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## Integrating functions using long division and completing the square

# Integration using completing the square and the derivative of arctan(x)

AP.CALC:

FUN‑6 (EU)

, FUN‑6.D (LO)

, FUN‑6.D.3 (EK)

## Video transcript

- [Instructor] All right, let's see if we can find the indefinite integral of one over five x squared
minus 30x plus 65 dx. Pause this video and see
if you can figure it out. All right, so this is going
to be an interesting one. And it'll be a little bit hairy, but we're gonna work through it together. So, immediately you might try multiple integration techniques
and be hitting some walls. And what we're going to
do here is actually try to complete the square in this
denominator right over here. And then by completing the
square, we're gonna get it in the form that it looks
like the derivative of arctan. And if that's a big
hint to you, once again pause the video and try to move forward. All right, now let's do this together. So I'm just gonna try to
simplify this denominator so that my coefficient on
my x squared term is a one. And so I could just factor a
five out of the denominator. If I did that, then this
integral will become 1/5 times the integral of one over, so I've factored a five
out of the denominator so it is x squared minus six x plus 13 dx. And then as I mentioned I'm gonna complete the square down here. So let me rewrite it,
so this is equal to 1/5 times the integral of one over, and so x squared minus six x is clearly not a perfect square the way it's written. Let me write this plus 13 out here. Now what could I add and then I'm gonna to have to subtract if I don't want to change the value of the denominator. In order to make, In order to make this part right over
here a perfect square. Well we've done this before, you take half of your coefficient here, which is negative three
and you square that. So you want to add a nine here. But if you add a nine then you have to subtract a nine as well. And so this part is going to be x minus three squared and then this part right over here is going to be equal to a positive four and we of course don't want to forget our dx out here. And so let me write it in this form. So this is going to be equal to 1/5 times the integral of one over, get myself some space,
x minus three squared plus four, which we could also
write as plus two squared. Actually let me do it that
way, plus two squared dx. Now many of y'all might already say hey this looks a lot like arc tangent, but I'm gonna to try to
simplify it even more so it becomes very clear that it looks like arc tangent
is going to be involved. I'm actually gonna do some u substitution in order to do it. So the first thing I'm going to do is let's factor a four out
of the denominator here. So if we do that, then this is going to become 1/5 times 1/4 which is going to be 1/20 times the integral of one over x minus three squared over two squared. And this is going to be a plus one, and of course we have our dx. And then we could write this as, and I'm trying to just do every step here. A lot of these you might have been able to do in your head. One over, and I'll just write this as, x minus three over two squared plus one. Plus one and then dx. And now the u substitution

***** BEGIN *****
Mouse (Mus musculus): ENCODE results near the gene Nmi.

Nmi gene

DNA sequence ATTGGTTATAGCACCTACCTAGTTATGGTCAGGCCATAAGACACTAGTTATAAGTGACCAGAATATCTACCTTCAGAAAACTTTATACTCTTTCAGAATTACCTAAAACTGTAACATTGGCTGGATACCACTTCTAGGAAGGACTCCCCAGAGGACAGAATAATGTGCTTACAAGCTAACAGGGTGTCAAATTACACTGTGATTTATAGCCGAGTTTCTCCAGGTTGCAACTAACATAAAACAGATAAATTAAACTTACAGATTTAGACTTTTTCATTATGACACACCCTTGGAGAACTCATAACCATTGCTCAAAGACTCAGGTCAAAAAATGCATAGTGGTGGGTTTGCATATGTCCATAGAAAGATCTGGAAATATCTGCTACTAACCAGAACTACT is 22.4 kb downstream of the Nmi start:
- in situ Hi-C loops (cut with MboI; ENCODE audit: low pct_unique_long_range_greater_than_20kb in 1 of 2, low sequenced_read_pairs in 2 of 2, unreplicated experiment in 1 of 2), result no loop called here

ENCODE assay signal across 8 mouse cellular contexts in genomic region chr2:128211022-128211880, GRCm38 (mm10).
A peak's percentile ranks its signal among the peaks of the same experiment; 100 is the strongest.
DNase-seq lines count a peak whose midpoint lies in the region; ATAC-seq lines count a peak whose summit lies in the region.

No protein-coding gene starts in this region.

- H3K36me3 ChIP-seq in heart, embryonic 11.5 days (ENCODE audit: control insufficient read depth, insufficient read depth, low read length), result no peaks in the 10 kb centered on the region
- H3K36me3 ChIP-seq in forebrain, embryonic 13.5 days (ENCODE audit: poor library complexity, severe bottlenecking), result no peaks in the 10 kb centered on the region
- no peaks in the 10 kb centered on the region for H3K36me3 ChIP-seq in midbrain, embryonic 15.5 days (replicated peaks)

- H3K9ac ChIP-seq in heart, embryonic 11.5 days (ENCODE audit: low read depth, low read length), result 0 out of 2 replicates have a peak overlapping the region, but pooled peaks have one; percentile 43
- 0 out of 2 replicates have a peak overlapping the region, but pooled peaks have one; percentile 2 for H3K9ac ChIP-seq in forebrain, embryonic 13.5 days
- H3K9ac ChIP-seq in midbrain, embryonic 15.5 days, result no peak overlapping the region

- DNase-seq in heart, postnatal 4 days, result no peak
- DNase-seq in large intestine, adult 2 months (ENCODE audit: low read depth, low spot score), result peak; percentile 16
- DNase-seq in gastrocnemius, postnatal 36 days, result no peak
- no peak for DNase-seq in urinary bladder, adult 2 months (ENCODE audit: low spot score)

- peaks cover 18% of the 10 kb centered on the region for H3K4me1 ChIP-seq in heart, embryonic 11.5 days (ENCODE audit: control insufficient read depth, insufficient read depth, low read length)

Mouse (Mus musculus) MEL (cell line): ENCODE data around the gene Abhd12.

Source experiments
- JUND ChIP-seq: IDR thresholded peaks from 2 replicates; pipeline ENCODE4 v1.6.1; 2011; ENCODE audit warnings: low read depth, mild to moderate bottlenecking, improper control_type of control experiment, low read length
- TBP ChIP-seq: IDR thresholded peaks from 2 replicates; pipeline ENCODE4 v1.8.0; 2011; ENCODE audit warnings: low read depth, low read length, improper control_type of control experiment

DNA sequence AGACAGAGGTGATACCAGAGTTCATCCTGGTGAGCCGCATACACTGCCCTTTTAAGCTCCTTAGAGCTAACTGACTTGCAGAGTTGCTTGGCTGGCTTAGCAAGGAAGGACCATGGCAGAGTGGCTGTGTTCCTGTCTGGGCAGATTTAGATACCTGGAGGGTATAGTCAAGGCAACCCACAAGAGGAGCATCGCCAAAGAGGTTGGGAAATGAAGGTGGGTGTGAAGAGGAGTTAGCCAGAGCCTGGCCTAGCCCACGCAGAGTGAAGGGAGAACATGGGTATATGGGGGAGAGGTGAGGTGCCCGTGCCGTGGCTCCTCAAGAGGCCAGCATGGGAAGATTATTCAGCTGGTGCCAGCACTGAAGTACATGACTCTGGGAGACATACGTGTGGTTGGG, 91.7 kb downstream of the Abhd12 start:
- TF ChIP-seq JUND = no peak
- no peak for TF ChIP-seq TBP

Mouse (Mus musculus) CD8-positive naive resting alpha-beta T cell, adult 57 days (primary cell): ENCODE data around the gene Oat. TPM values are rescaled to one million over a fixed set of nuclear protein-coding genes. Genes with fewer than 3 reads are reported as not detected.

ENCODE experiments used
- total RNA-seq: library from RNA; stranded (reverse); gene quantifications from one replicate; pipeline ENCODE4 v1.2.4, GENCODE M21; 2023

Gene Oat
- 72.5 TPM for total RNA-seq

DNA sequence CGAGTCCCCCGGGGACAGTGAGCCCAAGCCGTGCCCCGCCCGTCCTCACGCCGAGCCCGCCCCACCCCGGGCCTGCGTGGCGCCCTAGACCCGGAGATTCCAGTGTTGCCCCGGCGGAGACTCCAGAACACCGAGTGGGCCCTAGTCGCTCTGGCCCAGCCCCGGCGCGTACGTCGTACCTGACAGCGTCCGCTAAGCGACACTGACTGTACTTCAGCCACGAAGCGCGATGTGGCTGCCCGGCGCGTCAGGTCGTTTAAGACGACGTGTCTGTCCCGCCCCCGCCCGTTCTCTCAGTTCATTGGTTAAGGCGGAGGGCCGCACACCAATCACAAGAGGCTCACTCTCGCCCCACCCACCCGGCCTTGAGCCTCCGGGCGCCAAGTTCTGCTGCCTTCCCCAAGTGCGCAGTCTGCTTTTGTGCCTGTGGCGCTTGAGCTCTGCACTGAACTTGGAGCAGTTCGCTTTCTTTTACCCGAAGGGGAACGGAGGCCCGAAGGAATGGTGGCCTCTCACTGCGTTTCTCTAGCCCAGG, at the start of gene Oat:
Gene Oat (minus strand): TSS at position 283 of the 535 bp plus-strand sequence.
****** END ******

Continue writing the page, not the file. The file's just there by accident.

is pretty clear. I'm just going to make the substitution that u is equal to x minus three over two. Or we could even say that's u is equal to one half x minus three halves, that's just x minus three over two. And du is going to be
equal to one half dx. And so what I can do here is, actually let me start to re-engineer
this integral a little bit so that we see a one half here. So if I make this a one half and then I multiply the outside by two. So I divide by two multiply by two. It's one way to think about it. This becomes 1/10 and so
doing my u substitution I get 1/10, that's the 1/10
there times the integral of. Well I have one half dx right over here which is the same thing as du. So I can put the du
either in the numerator or I could put it out here. And then I have one over, this is u squared, u squared plus one. Now you might immediately recognize, what's the derivative of arctan of u? Well that would be one
over u squared plus one. So this is going to be equal to 1/10 times the arc tangent of u, and of course we can't forget our big constant C because we're taking
an indefinite integral. And now we just want to do
the reverse substitution. We know that u is equal to
this business right over here. So we deserve a little bit of a drum roll. This is going to be equal to 1/10 times the arc tangent of u. Well u is just x minus three over two, which could also be written like this. So arctan of x minus three
over two and then plus C. And we are done.

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